Perhaps the most reasonable way to use the surplus wealth of the Milton Hershey School is for the courts to allow the school to set up satellite orphanages across the US and perhaps overseas. These orphanages should be along the lines of Hershey’s Deed of Trust–simple places, where children could learn useful trades. There will always be a need for competent electricians and plumbers, and Hershey alumni can provide them. It’s quite possible that Senior Judge Morgan or his successor would approve this plan, as long as the diverted funds are used for poverty-fighting, and not for consultants or studies.
Hershey Alumni Association president Ric Fouad concurs with such a vision. The Hershey School, he told CNBC’s “Business Center” show in September, is “the single-largest resource on Earth for taking care of dependent and at-risk children, and it’s still being grossly underutilized and misused….The money they have now is plenty to utilize the resources of Hershey to add more children and to serve them well.”
Moreover, in the 1990s, orphanages have become more common as America’s foster-care has suffered from an increased number of children in the system and a steadily declining number of parents. Given the number of bad parents out there–many drug addicted–it’s clear that a troubled family (particularly a single-parent household) is not necessarily the best place to raise a child.
In 1998, for example, Minnesota Republican Governor Arne Carlson convinced the Democratic-controlled legislature to authorize the building of three “residential academies” that were designed to be all-day boarding schools for troubled 9-18 year olds. Other orphanages are being built by nonprofits, some Christian. S.O.S. Villages USA built three of them in the past five years. Other orphanages have recently appeared in San Diego, Estes Park, Colorado, and New Jersey.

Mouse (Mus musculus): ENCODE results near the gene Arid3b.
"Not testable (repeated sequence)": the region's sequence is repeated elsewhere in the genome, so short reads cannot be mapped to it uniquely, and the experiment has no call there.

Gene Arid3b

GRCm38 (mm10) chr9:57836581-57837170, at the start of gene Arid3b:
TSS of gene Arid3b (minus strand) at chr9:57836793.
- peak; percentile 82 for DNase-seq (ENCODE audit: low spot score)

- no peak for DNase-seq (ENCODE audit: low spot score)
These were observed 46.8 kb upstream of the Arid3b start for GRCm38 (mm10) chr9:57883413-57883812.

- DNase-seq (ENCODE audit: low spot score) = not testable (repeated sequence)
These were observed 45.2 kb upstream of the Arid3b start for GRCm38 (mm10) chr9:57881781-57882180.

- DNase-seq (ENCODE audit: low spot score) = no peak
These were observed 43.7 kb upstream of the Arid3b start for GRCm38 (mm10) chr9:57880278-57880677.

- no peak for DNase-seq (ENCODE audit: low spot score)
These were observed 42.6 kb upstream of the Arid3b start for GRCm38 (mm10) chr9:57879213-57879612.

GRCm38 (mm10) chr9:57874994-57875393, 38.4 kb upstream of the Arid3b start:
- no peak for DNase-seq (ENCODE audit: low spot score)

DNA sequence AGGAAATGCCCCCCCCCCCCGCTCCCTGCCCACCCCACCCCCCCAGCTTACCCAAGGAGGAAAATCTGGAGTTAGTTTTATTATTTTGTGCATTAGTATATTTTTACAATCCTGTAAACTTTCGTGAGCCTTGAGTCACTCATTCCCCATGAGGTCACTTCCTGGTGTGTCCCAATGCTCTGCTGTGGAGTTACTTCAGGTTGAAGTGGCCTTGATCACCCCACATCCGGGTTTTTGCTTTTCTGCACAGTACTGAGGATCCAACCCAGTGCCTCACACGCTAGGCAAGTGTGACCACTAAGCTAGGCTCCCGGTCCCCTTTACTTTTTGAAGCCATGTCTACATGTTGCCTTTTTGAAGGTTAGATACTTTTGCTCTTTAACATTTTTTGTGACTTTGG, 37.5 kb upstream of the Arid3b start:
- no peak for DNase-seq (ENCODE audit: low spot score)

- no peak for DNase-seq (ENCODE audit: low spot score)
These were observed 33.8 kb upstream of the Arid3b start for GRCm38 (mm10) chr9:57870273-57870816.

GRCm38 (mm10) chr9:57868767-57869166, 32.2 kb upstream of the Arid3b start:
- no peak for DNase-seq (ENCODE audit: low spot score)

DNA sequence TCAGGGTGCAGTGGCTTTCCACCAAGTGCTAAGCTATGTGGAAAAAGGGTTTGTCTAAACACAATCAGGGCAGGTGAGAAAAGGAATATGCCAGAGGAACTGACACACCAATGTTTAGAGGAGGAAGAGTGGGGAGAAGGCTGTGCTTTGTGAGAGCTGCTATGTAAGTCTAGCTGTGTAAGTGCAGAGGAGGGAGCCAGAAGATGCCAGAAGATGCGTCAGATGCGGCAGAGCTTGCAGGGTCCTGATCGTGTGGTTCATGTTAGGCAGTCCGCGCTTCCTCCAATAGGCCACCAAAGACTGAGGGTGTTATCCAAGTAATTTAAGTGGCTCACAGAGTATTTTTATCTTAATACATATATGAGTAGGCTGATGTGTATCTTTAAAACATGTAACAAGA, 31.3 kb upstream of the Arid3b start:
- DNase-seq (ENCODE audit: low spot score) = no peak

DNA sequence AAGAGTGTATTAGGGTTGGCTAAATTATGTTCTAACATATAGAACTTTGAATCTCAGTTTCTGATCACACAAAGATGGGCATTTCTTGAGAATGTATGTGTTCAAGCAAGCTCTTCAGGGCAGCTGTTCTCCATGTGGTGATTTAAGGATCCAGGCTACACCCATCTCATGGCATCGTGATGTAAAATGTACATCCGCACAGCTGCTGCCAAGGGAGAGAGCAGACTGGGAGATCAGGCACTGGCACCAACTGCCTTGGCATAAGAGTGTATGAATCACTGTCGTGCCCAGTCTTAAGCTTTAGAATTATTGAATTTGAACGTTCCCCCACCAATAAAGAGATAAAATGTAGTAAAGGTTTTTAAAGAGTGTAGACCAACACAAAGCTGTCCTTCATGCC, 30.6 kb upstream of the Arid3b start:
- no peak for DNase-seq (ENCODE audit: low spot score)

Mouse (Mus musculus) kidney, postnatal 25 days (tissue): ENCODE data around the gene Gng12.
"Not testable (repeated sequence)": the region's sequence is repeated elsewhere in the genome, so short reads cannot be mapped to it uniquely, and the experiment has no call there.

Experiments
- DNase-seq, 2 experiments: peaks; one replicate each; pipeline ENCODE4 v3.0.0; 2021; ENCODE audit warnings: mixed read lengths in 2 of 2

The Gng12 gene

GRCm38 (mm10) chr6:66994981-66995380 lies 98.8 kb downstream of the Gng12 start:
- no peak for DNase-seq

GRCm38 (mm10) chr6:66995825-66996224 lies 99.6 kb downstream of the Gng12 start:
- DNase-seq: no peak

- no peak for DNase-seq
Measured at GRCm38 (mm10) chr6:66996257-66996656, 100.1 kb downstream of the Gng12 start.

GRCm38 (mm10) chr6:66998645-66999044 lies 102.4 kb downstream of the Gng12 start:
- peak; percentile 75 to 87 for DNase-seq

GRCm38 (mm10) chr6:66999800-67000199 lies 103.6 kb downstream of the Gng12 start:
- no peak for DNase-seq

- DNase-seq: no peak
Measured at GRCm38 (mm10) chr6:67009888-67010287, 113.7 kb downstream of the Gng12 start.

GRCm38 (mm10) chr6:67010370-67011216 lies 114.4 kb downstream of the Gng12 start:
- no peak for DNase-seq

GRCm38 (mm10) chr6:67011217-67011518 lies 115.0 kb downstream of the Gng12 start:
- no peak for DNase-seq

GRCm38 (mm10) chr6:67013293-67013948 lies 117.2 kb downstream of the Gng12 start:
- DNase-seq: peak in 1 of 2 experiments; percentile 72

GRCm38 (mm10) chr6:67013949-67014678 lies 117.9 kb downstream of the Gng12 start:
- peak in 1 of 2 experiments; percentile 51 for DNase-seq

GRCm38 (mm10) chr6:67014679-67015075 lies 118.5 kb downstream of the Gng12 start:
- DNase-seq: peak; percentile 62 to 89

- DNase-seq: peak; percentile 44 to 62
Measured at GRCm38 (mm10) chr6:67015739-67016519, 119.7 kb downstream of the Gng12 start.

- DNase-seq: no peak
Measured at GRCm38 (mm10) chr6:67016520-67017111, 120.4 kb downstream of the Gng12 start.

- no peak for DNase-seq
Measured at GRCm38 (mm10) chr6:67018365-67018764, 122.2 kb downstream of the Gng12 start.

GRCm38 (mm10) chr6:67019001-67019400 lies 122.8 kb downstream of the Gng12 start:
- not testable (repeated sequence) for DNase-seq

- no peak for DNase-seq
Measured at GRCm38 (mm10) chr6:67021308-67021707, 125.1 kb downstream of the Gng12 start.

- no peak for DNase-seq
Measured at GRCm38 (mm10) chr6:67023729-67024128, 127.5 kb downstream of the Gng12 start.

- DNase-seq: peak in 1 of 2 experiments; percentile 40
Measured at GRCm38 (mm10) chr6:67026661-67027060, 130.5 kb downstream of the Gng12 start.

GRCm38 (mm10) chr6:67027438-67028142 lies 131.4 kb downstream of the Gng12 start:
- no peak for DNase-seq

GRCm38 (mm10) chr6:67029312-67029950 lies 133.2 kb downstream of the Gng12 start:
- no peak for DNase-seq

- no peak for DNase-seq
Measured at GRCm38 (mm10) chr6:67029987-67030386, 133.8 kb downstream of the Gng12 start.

Writing in Insight, Heidi Goldsmith, director of the Center for Residential Education, says that alternatives to orphanages, such as “returning abused and neglected children to their drug-abusing biological parents,” are not necessarily the best solution for troubled children. “What looks like a family isn’t necessarily what children need,” Goldsmith writes. “Children need a living setting which behaves like a family, providing them consistent love from caring adults, stability and satisfaction of their physiological needs. They need living environments which provide structure, values, a place they feel they belong and matter and where dreams are encouraged.”
Should orphanages be the first place troubled children are sent? Perhaps not. But given the failure of foster care and social work, America–and, perhaps, the world–could certainly use more orphanages. An enlightened Milton Hershey School board could use its vast wealth to ensure that orphanages become more common. Such a bold move would be the best way to adapt Milton Hershey’s ideas to a new century.